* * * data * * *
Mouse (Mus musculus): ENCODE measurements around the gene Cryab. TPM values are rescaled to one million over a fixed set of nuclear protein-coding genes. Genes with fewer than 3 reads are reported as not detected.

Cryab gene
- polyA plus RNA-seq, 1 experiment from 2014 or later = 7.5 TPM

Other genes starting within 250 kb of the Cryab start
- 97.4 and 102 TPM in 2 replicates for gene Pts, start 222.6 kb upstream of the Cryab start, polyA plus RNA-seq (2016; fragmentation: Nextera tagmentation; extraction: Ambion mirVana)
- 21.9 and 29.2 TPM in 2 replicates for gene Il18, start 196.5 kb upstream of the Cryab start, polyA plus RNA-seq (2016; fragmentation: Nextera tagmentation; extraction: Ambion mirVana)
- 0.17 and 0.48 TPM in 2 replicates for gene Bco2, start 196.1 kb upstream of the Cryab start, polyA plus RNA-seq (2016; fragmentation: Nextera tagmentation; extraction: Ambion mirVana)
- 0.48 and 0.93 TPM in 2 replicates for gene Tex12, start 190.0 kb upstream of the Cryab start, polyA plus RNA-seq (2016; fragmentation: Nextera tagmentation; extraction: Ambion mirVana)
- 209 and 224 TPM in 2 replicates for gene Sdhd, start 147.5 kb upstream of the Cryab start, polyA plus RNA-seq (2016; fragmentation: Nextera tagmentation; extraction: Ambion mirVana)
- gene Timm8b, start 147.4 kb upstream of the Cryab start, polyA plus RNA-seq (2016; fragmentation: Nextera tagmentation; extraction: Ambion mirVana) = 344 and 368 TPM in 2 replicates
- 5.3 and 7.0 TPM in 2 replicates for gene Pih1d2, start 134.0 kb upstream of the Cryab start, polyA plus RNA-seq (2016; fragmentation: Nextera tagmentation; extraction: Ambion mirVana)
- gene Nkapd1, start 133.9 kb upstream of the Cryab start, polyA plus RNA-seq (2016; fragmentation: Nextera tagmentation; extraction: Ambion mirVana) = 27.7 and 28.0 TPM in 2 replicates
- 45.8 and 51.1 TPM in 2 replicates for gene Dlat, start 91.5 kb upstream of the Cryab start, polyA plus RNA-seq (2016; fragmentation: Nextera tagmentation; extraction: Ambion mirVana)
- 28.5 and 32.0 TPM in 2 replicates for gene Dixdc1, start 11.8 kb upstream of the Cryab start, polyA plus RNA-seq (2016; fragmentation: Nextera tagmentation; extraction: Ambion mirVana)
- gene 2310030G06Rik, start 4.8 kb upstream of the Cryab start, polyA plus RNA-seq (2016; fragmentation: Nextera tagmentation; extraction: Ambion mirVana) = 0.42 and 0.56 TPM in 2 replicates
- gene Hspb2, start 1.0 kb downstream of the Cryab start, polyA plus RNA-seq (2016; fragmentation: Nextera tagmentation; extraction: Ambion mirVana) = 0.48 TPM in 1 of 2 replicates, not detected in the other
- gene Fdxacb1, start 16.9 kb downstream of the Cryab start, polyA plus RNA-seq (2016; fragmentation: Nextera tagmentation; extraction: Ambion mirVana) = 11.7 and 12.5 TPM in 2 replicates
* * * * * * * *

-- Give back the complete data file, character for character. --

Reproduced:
Mouse (Mus musculus): ENCODE measurements around the gene Cryab. TPM values are rescaled to one million over a fixed set of nuclear protein-coding genes. Genes with fewer than 3 reads are reported as not detected.

Cryab gene
- polyA plus RNA-seq, 1 experiment from 2014 or later = 7.5 TPM

Other genes starting within 250 kb of the Cryab start
- 97.4 and 102 TPM in 2 replicates for gene Pts, start 222.6 kb upstream of the Cryab start, polyA plus RNA-seq (2016; fragmentation: Nextera tagmentation; extraction: Ambion mirVana)
- 21.9 and 29.2 TPM in 2 replicates for gene Il18, start 196.5 kb upstream of the Cryab start, polyA plus RNA-seq (2016; fragmentation: Nextera tagmentation; extraction: Ambion mirVana)
- 0.17 and 0.48 TPM in 2 replicates for gene Bco2, start 196.1 kb upstream of the Cryab start, polyA plus RNA-seq (2016; fragmentation: Nextera tagmentation; extraction: Ambion mirVana)
- 0.48 and 0.93 TPM in 2 replicates for gene Tex12, start 190.0 kb upstream of the Cryab start, polyA plus RNA-seq (2016; fragmentation: Nextera tagmentation; extraction: Ambion mirVana)
- 209 and 224 TPM in 2 replicates for gene Sdhd, start 147.5 kb upstream of the Cryab start, polyA plus RNA-seq (2016; fragmentation: Nextera tagmentation; extraction: Ambion mirVana)
- gene Timm8b, start 147.4 kb upstream of the Cryab start, polyA plus RNA-seq (2016; fragmentation: Nextera tagmentation; extraction: Ambion mirVana) = 344 and 368 TPM in 2 replicates
- 5.3 and 7.0 TPM in 2 replicates for gene Pih1d2, start 134.0 kb upstream of the Cryab start, polyA plus RNA-seq (2016; fragmentation: Nextera tagmentation; extraction: Ambion mirVana)
- gene Nkapd1, start 133.9 kb upstream of the Cryab start, polyA plus RNA-seq (2016; fragmentation: Nextera tagmentation; extraction: Ambion mirVana) = 27.7 and 28.0 TPM in 2 replicates
- 45.8 and 51.1 TPM in 2 replicates for gene Dlat, start 91.5 kb upstream of the Cryab start, polyA plus RNA-seq (2016; fragmentation: Nextera tagmentation; extraction: Ambion mirVana)
- 28.5 and 32.0 TPM in 2 replicates for gene Dixdc1, start 11.8 kb upstream of the Cryab start, polyA plus RNA-seq (2016; fragmentation: Nextera tagmentation; extraction: Ambion mirVana)
- gene 2310030G06Rik, start 4.8 kb upstream of the Cryab start, polyA plus RNA-seq (2016; fragmentation: Nextera tagmentation; extraction: Ambion mirVana) = 0.42 and 0.56 TPM in 2 replicates
- gene Hspb2, start 1.0 kb downstream of the Cryab start, polyA plus RNA-seq (2016; fragmentation: Nextera tagmentation; extraction: Ambion mirVana) = 0.48 TPM in 1 of 2 replicates, not detected in the other
- gene Fdxacb1, start 16.9 kb downstream of the Cryab start, polyA plus RNA-seq (2016; fragmentation: Nextera tagmentation; extraction: Ambion mirVana) = 11.7 and 12.5 TPM in 2 replicates